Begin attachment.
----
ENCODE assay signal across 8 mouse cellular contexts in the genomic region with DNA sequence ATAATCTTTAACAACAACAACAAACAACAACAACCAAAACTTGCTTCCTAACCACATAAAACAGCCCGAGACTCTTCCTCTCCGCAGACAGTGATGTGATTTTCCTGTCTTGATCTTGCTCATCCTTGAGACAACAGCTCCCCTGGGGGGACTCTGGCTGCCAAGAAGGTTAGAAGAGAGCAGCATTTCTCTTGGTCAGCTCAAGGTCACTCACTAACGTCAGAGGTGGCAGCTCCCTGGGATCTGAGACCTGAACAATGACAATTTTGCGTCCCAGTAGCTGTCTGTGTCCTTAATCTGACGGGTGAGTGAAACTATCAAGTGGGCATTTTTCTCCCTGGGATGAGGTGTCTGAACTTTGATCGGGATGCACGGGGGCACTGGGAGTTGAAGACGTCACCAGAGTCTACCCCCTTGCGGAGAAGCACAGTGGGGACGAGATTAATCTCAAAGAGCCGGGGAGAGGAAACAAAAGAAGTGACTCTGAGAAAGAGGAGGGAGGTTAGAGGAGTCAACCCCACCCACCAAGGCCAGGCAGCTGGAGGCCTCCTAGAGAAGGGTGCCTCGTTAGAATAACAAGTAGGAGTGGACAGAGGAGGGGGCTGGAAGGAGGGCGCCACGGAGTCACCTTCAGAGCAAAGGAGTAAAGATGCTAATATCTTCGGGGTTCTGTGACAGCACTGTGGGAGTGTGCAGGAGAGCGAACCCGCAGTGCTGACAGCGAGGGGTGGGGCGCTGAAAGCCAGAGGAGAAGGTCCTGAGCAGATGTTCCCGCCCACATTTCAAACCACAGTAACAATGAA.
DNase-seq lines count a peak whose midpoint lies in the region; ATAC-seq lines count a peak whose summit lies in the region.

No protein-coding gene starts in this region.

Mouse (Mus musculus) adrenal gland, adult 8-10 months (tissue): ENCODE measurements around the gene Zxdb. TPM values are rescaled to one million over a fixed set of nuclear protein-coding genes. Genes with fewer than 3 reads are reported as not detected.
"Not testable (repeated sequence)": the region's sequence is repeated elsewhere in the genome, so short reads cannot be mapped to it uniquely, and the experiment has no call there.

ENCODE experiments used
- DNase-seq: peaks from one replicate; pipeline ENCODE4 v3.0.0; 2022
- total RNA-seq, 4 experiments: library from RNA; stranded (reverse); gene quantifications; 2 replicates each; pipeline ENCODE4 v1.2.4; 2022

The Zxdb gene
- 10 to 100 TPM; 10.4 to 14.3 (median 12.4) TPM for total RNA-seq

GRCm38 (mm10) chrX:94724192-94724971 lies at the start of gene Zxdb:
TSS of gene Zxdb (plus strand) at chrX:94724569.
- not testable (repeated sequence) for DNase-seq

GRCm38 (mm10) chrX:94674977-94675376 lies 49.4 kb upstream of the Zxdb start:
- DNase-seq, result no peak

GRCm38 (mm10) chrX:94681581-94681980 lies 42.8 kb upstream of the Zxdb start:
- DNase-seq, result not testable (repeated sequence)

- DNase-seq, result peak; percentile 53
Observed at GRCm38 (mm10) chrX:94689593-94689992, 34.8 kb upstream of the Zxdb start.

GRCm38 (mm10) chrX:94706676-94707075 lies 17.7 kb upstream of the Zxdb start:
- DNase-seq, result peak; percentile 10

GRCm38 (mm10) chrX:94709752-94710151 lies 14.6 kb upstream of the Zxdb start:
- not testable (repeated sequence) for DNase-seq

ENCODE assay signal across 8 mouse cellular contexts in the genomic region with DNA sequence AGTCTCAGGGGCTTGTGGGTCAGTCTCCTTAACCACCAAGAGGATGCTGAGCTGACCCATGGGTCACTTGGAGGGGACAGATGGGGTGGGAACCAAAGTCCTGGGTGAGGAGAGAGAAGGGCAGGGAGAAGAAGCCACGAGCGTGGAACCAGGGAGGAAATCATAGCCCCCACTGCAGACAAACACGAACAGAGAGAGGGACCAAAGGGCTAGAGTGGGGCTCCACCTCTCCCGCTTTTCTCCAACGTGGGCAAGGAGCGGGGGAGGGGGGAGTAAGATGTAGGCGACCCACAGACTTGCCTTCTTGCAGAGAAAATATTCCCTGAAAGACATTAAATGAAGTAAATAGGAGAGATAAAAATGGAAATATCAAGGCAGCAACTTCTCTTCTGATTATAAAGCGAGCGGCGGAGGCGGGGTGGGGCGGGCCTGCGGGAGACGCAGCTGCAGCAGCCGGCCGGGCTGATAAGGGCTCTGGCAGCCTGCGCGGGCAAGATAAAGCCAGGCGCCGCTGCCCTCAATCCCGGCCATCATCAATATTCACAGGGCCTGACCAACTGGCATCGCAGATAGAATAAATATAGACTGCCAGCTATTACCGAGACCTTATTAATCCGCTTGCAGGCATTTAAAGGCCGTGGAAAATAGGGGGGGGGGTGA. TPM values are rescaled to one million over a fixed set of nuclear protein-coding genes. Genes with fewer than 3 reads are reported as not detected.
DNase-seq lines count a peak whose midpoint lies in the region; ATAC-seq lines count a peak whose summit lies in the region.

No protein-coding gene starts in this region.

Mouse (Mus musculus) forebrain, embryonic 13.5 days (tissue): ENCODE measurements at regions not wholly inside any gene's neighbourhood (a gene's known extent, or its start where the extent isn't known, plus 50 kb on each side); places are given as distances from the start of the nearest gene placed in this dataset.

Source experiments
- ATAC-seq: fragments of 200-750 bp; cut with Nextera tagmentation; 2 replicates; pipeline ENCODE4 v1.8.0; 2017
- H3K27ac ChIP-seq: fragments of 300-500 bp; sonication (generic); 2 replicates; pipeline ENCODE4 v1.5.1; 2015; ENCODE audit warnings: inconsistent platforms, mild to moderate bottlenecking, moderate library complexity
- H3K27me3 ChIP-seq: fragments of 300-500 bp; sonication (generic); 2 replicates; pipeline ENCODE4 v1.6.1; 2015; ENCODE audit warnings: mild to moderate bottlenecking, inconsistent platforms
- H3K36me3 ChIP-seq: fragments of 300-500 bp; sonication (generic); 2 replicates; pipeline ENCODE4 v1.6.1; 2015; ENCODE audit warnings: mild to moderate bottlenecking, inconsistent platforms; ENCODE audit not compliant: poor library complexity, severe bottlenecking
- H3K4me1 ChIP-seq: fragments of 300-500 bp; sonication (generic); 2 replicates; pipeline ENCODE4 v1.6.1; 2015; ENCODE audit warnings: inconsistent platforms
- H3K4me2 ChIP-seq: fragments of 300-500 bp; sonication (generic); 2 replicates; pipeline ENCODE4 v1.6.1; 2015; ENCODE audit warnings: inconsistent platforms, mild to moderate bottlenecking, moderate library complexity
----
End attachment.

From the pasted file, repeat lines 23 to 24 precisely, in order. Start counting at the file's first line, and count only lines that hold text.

- not testable (repeated sequence) for DNase-seq

ENCODE assay signal across 8 mouse cellular contexts in the genomic region with DNA sequence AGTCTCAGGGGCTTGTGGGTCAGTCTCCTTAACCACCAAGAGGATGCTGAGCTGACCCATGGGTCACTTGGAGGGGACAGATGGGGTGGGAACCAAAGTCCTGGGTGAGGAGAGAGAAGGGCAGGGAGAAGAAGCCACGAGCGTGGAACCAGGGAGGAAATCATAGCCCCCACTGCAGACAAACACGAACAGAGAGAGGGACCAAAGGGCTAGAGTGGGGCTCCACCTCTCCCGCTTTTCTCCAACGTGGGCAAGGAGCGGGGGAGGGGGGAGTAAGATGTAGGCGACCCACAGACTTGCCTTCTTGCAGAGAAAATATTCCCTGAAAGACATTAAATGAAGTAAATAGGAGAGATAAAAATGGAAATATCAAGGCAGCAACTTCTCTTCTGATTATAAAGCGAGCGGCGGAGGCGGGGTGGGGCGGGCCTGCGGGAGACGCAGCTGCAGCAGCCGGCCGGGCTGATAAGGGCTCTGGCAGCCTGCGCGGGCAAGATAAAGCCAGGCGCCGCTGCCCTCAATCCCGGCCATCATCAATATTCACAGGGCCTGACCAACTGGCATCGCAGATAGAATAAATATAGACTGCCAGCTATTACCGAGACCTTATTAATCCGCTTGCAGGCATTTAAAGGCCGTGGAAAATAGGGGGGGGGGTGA. TPM values are rescaled to one million over a fixed set of nuclear protein-coding genes. Genes with fewer than 3 reads are reported as not detected.